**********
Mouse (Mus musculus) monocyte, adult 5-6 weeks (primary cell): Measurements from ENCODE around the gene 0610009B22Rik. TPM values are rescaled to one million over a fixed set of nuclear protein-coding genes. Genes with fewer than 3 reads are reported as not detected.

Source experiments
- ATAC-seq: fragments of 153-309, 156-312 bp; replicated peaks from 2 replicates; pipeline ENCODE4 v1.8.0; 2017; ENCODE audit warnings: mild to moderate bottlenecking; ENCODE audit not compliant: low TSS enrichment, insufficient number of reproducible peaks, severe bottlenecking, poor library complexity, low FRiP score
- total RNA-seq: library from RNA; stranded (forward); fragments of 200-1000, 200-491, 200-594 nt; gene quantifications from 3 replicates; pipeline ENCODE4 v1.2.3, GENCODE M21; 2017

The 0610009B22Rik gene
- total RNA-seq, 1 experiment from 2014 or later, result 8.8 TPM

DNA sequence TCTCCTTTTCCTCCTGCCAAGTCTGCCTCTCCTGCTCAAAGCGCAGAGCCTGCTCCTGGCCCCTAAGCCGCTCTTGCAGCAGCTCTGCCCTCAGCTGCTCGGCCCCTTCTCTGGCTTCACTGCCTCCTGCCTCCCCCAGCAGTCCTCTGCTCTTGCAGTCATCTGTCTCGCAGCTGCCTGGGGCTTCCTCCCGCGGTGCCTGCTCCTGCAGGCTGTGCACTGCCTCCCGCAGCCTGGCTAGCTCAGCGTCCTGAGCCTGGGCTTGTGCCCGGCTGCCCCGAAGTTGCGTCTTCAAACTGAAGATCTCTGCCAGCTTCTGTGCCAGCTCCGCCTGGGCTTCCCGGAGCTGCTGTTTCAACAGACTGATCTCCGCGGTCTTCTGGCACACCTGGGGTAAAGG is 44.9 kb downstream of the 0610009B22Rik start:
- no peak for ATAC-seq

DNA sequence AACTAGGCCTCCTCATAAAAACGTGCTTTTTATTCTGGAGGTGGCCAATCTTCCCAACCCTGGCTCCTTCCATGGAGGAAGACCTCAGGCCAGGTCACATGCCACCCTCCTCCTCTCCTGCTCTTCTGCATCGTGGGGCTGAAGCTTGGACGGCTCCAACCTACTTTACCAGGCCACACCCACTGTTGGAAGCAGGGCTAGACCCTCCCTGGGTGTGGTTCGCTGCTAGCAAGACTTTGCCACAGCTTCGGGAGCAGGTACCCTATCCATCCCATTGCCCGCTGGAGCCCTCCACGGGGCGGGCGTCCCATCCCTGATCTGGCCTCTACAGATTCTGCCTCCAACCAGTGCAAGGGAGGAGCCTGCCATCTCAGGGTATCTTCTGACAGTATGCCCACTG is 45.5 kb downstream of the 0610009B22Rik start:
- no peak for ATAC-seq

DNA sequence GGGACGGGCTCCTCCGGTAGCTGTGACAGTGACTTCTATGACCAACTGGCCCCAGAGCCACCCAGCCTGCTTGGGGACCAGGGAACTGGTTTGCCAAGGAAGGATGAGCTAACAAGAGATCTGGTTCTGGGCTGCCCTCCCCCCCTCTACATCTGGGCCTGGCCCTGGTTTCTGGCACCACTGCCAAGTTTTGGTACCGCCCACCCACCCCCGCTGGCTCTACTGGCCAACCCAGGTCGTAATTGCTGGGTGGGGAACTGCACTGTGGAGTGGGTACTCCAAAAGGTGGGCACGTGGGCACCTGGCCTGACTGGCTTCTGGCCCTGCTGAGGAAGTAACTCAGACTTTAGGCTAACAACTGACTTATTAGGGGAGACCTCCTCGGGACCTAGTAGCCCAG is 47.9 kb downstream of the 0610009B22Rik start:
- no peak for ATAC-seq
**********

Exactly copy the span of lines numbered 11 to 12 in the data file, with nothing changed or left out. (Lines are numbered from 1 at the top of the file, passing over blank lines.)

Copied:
DNA sequence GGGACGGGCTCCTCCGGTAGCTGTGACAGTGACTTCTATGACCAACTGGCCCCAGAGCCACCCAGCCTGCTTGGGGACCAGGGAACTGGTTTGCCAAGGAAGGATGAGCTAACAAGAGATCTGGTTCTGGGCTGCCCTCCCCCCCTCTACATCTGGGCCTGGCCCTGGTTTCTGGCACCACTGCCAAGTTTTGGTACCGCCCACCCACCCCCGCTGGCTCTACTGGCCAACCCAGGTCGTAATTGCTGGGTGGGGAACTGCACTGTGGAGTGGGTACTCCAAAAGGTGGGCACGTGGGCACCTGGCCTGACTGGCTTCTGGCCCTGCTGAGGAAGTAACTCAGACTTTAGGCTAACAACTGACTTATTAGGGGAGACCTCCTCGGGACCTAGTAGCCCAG is 47.9 kb downstream of the 0610009B22Rik start:
- no peak for ATAC-seq